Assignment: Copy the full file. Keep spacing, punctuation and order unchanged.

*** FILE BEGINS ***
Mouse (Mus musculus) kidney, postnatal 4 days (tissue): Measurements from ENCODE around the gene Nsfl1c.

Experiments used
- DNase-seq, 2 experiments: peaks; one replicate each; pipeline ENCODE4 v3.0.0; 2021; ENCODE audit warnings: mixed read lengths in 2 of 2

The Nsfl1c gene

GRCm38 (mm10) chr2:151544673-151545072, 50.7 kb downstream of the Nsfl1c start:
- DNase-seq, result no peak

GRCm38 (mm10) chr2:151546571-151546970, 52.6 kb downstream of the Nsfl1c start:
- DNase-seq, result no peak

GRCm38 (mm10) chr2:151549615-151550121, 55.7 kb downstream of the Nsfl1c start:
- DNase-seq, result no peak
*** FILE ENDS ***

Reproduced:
Mouse (Mus musculus) kidney, postnatal 4 days (tissue): Measurements from ENCODE around the gene Nsfl1c.

Experiments used
- DNase-seq, 2 experiments: peaks; one replicate each; pipeline ENCODE4 v3.0.0; 2021; ENCODE audit warnings: mixed read lengths in 2 of 2

The Nsfl1c gene

GRCm38 (mm10) chr2:151544673-151545072, 50.7 kb downstream of the Nsfl1c start:
- DNase-seq, result no peak

GRCm38 (mm10) chr2:151546571-151546970, 52.6 kb downstream of the Nsfl1c start:
- DNase-seq, result no peak

GRCm38 (mm10) chr2:151549615-151550121, 55.7 kb downstream of the Nsfl1c start:
- DNase-seq, result no peak